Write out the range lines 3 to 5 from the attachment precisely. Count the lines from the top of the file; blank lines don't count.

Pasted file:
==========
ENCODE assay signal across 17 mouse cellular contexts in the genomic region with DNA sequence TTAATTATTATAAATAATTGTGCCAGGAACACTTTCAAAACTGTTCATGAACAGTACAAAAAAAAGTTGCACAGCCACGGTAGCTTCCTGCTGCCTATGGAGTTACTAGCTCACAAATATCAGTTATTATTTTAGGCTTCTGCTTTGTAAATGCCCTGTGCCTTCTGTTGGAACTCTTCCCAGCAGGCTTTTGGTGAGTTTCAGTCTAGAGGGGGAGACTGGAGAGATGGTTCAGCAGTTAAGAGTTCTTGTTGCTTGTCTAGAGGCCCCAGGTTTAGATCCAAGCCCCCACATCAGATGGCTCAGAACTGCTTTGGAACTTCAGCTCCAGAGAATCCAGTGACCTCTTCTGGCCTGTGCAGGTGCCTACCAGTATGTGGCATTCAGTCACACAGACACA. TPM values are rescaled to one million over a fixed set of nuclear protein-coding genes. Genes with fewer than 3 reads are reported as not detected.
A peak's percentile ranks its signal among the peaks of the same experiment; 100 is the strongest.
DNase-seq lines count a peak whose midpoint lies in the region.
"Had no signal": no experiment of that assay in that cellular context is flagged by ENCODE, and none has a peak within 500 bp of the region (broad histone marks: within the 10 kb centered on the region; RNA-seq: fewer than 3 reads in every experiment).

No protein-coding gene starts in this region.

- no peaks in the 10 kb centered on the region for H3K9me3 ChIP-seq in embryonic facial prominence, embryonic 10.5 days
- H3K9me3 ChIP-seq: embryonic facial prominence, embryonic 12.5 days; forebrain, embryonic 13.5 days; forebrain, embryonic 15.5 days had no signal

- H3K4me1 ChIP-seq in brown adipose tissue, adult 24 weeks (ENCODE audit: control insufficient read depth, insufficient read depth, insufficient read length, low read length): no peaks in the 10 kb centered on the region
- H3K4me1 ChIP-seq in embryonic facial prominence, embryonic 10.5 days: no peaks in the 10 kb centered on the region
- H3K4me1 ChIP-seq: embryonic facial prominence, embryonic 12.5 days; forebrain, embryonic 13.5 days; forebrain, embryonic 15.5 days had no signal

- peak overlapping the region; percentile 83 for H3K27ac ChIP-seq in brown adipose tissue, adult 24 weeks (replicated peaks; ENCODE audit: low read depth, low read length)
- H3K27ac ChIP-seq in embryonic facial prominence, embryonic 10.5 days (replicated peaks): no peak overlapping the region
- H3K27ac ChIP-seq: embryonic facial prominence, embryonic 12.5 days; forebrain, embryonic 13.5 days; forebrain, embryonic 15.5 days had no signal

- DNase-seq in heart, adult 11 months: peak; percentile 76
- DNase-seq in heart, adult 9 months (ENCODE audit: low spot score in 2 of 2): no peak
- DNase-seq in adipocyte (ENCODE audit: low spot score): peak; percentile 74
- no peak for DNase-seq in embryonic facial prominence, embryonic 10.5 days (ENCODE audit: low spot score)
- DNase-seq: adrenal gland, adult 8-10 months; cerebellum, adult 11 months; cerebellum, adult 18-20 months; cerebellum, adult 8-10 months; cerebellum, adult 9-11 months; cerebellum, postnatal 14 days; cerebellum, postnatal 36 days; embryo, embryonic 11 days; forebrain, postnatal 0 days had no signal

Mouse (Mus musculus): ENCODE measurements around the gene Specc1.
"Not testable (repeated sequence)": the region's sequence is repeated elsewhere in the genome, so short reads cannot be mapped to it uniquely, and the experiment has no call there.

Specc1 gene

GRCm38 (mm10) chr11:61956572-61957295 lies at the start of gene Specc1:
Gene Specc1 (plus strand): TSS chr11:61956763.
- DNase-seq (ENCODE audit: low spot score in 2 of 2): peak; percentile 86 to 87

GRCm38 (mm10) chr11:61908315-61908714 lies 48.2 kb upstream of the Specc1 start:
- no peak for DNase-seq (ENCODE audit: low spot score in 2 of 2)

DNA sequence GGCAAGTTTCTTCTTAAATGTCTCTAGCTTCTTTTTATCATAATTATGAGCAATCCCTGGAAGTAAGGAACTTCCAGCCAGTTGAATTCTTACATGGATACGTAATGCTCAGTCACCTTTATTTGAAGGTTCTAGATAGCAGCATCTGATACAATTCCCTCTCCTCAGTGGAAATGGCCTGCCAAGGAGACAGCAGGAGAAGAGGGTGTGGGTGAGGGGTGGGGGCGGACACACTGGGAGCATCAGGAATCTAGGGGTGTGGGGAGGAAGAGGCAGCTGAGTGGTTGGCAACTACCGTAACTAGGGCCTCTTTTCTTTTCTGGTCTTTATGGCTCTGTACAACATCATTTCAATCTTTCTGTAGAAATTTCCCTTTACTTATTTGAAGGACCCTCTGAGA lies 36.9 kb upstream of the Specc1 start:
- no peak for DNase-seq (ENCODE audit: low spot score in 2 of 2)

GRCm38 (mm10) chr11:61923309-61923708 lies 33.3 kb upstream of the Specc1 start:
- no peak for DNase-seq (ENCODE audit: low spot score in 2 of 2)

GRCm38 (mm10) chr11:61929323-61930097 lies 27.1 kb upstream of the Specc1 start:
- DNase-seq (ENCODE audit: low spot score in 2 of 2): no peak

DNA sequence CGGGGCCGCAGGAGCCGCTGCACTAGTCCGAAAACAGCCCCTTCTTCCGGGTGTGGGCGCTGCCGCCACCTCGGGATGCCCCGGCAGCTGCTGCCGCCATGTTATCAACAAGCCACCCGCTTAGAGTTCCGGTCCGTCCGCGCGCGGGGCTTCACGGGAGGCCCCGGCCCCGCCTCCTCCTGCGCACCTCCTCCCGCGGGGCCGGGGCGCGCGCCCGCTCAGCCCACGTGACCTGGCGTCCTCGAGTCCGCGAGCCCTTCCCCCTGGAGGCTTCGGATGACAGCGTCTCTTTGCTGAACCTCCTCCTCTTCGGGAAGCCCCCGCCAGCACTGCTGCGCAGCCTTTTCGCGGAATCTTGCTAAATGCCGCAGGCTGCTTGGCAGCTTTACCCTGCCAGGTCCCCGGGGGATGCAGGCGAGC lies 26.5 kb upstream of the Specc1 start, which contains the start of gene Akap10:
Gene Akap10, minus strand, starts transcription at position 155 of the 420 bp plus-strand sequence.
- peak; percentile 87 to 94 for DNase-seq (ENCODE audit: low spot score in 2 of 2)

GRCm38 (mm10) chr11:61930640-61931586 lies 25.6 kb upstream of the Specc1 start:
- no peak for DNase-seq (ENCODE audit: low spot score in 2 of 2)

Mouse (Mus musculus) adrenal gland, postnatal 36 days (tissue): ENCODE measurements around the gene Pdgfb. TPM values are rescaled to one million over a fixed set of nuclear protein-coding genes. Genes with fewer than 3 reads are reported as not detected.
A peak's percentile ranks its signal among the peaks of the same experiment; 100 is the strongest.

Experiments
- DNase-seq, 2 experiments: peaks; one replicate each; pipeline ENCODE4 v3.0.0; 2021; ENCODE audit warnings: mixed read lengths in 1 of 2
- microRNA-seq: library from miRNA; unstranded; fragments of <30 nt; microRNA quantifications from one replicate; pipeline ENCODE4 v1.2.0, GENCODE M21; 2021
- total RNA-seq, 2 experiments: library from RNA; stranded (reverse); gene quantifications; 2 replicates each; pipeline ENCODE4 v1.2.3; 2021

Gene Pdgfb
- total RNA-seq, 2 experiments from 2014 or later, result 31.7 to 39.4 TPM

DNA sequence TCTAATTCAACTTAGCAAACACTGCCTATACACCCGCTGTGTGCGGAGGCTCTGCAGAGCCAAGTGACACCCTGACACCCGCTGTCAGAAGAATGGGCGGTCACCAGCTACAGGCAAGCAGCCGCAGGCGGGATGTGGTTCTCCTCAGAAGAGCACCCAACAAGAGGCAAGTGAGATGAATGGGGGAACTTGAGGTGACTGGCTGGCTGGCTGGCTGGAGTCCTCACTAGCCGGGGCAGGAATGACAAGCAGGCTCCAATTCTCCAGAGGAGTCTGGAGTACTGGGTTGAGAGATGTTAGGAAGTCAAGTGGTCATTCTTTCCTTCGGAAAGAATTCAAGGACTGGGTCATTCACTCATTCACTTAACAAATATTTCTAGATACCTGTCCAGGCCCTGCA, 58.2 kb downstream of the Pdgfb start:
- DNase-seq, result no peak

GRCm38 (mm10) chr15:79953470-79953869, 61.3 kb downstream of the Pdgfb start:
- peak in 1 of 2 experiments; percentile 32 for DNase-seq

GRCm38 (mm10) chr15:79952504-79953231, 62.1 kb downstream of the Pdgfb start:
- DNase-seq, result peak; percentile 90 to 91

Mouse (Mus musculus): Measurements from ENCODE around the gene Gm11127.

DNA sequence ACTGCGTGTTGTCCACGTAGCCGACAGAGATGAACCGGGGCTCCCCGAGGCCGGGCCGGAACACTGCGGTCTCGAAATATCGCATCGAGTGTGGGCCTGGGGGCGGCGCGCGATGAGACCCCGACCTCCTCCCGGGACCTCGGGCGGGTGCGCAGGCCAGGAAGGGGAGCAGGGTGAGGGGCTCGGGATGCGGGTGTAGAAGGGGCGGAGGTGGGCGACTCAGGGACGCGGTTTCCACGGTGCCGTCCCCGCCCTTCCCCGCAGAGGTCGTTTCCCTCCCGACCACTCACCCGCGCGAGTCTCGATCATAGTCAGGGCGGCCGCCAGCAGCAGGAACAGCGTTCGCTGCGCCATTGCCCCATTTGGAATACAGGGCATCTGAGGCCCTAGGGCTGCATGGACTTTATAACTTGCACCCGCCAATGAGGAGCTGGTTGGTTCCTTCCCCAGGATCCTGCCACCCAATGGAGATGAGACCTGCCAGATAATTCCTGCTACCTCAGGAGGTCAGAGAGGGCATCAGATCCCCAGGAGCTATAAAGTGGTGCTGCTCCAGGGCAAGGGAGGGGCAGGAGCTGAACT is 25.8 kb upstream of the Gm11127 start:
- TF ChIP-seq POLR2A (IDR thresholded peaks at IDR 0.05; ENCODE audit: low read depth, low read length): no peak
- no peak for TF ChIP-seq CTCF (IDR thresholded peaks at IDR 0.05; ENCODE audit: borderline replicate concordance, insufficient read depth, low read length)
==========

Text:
DNase-seq lines count a peak whose midpoint lies in the region.
"Had no signal": no experiment of that assay in that cellular context is flagged by ENCODE, and none has a peak within 500 bp of the region (broad histone marks: within the 10 kb centered on the region; RNA-seq: fewer than 3 reads in every experiment).

No protein-coding gene starts in this region.